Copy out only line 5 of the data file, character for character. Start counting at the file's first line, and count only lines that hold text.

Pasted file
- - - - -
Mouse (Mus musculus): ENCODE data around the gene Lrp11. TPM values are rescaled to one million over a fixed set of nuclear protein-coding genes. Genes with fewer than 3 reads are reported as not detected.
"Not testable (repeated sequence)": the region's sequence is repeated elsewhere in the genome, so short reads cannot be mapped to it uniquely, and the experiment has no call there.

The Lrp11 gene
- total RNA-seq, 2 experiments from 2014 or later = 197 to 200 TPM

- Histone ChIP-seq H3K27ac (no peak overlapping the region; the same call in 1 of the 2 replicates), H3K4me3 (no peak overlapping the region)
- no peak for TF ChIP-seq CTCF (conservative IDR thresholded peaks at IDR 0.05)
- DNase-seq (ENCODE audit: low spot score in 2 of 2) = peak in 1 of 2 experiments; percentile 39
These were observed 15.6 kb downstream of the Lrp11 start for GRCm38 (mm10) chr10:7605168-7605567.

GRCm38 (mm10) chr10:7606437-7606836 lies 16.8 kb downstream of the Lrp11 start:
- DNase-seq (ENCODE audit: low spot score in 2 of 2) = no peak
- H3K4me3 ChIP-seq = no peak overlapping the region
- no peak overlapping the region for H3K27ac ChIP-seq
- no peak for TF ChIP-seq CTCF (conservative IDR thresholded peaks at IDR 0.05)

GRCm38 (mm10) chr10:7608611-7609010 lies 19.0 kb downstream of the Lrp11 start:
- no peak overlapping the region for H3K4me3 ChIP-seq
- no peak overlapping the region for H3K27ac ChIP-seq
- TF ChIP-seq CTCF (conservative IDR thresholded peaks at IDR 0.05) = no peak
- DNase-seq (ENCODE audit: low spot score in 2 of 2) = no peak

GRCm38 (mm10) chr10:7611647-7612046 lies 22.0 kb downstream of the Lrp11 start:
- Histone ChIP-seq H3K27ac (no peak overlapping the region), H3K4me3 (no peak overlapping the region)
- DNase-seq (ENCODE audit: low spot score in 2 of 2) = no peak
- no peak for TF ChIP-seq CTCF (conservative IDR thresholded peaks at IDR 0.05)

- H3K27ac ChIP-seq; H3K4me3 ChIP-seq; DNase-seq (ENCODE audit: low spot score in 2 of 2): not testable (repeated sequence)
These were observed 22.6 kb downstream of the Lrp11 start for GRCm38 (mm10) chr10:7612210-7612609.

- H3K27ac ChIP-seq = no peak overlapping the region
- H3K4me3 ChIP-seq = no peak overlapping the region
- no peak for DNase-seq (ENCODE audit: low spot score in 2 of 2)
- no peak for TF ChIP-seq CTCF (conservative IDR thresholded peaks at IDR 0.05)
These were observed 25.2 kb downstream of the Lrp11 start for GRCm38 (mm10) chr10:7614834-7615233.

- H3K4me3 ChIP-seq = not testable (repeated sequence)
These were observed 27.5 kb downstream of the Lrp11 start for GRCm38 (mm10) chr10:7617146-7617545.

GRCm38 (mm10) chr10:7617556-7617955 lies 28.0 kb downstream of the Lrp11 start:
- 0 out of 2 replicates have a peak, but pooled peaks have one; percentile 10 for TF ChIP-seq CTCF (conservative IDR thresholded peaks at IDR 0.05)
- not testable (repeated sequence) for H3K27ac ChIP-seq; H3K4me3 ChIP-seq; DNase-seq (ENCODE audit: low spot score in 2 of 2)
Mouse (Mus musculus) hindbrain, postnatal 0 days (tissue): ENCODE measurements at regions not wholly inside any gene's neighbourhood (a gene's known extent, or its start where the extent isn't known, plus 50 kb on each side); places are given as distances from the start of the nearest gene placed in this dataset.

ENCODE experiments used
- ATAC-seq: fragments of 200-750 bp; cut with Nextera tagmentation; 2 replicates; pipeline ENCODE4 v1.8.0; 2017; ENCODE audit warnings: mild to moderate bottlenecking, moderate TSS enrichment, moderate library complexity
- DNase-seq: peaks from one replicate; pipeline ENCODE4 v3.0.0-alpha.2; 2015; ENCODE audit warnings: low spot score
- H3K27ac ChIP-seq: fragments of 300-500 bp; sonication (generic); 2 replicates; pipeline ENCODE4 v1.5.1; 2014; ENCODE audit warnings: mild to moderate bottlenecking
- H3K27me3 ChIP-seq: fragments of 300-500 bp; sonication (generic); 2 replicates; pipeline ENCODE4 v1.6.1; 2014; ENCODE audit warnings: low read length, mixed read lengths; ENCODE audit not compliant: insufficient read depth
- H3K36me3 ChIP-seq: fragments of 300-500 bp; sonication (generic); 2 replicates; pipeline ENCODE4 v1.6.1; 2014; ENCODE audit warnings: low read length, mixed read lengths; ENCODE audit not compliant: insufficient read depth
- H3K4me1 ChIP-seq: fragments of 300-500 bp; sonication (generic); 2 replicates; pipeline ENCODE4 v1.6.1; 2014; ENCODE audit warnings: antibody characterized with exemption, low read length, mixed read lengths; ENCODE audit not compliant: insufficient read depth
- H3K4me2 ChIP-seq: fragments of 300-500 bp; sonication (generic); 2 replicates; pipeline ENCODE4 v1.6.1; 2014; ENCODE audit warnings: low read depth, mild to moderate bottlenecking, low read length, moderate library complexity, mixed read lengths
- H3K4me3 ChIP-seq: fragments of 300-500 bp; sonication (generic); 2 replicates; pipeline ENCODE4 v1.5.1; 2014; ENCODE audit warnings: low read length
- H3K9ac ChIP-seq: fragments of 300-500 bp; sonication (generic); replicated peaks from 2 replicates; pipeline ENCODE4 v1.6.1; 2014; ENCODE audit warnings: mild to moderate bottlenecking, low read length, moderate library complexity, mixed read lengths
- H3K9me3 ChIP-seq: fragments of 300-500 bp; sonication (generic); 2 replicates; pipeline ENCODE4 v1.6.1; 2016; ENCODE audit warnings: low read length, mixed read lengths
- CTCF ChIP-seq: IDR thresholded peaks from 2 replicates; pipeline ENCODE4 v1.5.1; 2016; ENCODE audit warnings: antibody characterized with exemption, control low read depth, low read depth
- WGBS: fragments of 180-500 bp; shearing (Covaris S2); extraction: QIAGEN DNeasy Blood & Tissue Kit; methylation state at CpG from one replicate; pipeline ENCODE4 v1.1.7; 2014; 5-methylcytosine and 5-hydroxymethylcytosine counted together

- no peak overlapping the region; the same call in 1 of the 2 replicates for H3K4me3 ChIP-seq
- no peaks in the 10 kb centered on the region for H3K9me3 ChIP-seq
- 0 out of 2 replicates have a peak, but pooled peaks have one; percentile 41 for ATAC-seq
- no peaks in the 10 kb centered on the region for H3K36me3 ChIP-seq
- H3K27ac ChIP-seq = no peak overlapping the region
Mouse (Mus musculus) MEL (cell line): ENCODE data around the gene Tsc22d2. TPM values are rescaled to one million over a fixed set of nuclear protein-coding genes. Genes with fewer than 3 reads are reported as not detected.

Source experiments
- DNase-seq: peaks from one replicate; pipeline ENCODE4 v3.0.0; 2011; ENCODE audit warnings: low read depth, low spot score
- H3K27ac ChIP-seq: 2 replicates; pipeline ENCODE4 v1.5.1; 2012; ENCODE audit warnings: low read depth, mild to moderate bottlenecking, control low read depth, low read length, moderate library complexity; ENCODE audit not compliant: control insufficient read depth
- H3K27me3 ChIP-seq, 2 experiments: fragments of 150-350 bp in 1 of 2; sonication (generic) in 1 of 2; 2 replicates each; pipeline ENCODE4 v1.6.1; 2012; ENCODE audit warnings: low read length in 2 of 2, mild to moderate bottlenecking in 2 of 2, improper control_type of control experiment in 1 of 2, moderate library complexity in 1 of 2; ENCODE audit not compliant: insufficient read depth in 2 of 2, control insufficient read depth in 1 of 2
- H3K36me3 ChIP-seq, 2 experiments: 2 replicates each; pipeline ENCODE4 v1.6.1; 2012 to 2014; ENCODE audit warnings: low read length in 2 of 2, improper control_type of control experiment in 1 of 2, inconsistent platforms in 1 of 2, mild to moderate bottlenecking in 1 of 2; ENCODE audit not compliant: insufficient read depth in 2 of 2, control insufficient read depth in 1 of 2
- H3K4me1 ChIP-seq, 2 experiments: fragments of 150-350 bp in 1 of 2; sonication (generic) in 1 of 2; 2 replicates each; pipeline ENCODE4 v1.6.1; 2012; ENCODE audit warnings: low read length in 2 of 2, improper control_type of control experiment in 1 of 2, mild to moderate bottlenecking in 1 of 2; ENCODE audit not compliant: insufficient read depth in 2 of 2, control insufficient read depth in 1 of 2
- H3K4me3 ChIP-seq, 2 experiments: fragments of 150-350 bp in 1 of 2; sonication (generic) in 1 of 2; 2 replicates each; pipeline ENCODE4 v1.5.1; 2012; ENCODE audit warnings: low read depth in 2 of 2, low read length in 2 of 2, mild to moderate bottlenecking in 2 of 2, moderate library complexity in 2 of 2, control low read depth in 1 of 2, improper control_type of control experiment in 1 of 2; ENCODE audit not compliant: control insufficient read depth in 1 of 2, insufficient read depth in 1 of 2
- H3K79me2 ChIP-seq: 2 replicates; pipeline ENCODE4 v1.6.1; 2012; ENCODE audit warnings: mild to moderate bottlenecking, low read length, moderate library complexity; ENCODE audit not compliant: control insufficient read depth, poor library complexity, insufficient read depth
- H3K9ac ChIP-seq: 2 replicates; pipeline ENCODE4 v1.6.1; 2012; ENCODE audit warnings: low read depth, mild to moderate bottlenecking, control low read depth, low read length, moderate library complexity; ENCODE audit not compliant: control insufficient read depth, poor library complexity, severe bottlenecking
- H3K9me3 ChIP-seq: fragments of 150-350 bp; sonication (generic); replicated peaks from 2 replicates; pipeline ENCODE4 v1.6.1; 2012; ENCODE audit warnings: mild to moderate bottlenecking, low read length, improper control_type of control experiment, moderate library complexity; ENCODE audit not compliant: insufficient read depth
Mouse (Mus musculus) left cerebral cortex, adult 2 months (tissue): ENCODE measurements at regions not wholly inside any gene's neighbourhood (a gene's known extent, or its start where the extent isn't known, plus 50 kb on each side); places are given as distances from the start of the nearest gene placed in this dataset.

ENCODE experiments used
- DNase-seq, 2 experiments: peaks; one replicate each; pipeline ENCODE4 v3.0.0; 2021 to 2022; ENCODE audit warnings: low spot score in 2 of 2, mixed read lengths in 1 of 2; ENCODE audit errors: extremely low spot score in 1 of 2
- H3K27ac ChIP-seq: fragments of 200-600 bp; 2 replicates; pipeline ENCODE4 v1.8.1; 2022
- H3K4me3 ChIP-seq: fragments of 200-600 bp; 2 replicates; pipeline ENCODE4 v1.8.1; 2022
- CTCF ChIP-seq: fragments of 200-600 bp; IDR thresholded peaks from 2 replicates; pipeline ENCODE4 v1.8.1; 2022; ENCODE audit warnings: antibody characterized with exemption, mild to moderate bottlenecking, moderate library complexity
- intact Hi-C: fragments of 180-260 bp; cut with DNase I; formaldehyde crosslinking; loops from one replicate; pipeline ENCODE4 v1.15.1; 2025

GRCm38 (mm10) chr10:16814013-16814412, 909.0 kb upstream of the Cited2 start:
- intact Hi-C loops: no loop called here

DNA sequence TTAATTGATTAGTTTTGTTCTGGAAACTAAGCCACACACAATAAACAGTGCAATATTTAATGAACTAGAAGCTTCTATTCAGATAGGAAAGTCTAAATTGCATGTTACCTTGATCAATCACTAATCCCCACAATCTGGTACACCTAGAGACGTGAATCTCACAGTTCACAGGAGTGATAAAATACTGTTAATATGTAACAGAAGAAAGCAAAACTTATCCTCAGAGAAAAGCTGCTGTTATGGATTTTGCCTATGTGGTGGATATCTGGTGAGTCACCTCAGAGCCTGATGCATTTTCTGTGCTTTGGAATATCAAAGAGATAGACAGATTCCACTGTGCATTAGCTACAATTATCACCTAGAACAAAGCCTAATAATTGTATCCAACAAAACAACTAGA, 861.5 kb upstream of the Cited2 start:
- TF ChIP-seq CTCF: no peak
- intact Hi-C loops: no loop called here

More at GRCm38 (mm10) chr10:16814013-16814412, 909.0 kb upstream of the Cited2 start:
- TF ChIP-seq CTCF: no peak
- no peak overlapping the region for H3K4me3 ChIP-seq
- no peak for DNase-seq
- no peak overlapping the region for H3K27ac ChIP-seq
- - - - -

- Histone ChIP-seq H3K27ac (no peak overlapping the region; the same call in 1 of the 2 replicates), H3K4me3 (no peak overlapping the region)